I would use the sequined sash, the fiberglass tiara, the silver belt buckle molded like a shooting star, the long lasso of golden hair hanging past my hip to enact a number of long overdue changes.
For starters, in lieu of mutton busting, sheep would ride the children, somehow.
Flash photography, irritant to animals and competitors alike, would result in a hefty fine.
Clowns would not be permitted in the ring or on the premises. In their place, during the first intermission, understudies from the Albuquerque Ballet (painted longhorn skulls, camouflage leotards) would reinterpret the minotaur’s search for identity, his mother’s disavowal, lonely years spent in solitude and starvation, death by the blade of Theseus, sweet deliverance from that endless, inescapable maze.
Barrel racing continues as before, except on bicycles through quicksand.
Calf roping shall be renamed calf rearing, the champion determined by depth of bond and milk chugging.
To the EMTs leaning listless over the fence, flanked by a fleet of ambulances, I would say go home, be with your loved ones, tend to the unseen wounds that have opened in your absence.
Second Intermission sans performers: Trampolines. Pogo sticks. A ring of fire. The audience is asked to imagine.
Say goodbye to rubbery hot dogs and rock hard funnel cake, soft drinks short on syrup, stale popcorn that sticks between your teeth for days. Instead, the new and improved concessions menu features peppers exclusively (hatch, poblano, sweet, bell, ghost). Master gardeners from all corners of the state will be on hand, ready to divulge gestation tips, to commiserate over the great difficulty of determining final spring frost.
Announcers will be hired on the basis of beatboxing ability and knowledge of Indigenous history.
Disqualifications will be issued early and often, for violations including untucked shirts, unsportsmanlike conduct, failure to acknowledge fate, illegal use of adhesive, and mullets.
As for the bulls, I would learn their names, their favorite lullabies before risking my hand into trailer enclosures, opening to ruddy tongues my salted palms. One by one, unbeknownst to handlers distracted by my flirtatious rivals, I would quietly unlatch the gates, relinquishing the imprisoned unto parking-lot-adjacent pastures, ragged meadows overrun with buttercup and cornflower, grasses tall enough to hide tawny recumbent bodies. It is possible, I hope to prove through this experiment, for anger to become joy, rage to become release.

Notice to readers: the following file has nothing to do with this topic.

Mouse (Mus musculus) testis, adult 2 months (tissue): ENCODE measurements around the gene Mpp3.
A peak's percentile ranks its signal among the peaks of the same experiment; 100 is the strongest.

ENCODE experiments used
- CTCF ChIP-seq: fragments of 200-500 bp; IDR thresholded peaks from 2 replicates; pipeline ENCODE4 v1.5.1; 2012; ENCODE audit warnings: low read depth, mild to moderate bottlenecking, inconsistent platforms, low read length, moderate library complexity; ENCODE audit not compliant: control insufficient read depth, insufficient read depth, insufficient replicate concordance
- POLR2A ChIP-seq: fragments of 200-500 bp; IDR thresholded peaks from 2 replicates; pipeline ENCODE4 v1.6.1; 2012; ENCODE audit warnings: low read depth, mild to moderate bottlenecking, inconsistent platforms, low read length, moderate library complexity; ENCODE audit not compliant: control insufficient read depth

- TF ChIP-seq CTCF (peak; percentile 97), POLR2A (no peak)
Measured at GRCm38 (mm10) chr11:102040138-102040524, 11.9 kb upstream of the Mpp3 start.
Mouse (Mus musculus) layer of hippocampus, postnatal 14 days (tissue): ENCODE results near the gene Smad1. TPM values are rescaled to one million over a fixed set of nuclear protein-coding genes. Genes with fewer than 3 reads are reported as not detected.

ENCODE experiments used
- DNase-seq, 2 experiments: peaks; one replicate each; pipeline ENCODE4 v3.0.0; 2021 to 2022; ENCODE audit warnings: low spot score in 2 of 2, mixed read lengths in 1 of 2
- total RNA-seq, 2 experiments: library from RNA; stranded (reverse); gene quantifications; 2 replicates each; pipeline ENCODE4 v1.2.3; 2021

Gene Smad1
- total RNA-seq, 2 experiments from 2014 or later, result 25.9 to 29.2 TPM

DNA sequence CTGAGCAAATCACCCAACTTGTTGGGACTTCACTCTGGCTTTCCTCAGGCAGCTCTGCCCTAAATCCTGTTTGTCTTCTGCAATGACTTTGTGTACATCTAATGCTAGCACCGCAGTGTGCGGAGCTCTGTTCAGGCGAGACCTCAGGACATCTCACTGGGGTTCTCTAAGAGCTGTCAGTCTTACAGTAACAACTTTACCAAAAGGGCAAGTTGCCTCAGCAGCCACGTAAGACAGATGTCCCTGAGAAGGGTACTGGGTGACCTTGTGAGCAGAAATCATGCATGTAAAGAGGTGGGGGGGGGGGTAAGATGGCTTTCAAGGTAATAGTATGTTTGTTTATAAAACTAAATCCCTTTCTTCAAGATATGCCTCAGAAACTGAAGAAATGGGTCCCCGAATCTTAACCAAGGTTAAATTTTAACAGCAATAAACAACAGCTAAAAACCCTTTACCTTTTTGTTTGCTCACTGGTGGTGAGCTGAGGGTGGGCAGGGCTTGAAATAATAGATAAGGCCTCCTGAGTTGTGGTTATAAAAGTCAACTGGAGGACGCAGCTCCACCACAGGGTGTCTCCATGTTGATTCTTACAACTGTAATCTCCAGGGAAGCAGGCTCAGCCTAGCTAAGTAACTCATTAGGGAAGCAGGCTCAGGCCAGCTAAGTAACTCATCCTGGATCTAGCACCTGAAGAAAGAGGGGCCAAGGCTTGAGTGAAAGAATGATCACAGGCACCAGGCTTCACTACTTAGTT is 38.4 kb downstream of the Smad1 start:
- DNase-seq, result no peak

In the final intermission, two dozen fans selected at random wander the ring blindfolded in a rousing game of red light, green light. Faults result in hogties until one “survivor” remains, rewarded for their efforts in song, a slow, somber rendition of Tumbling Tumbleweeds played on recorder by me.
Dear dejected bulldoggers gathered in the bleachers, punching dust out of ten-gallon hats, rolling and unrolling the sleeves of your weathered checkered shirts, cracking knuckles in a mildly threatening manner, let me say this, “At least you have each other. Reflect on all that you are not, and find strength in the admission of weakness.”
Everyone leaves a winner. But the real winner, the one who waits longest to ask who the winner is, will be crowned Rodeo King, afforded a sparkling suit for the Cowboy Ball, halfway between late Elvis and Mariachi maestro, and when the band strikes up for the ceremonial dance—steel guitars twanging, sleepy brush on the snare—I will be gone, singing under starlight, driving down the mountain in a stolen convertible, headed to the hospital where the rookie hung up on the horn days prior lay badly in need of a miracle, of some stimulus to snap him from his stupor, and when that happens, when he gazes into my appraising eyes, perhaps I will finally see a man whose mind can be changed, who can learn how to let go of lonely deserted dreams.
EDWARD HELFERS teaches for the Literature Department at American University in Washington, D.C. You can find some of his work in Puerto Del Sol, The Rupture, DIAGRAM, Web Conjunctions, and elsewhere. Born in Missouri, he now lives with his wife and two sons in Silver Spring, Maryland.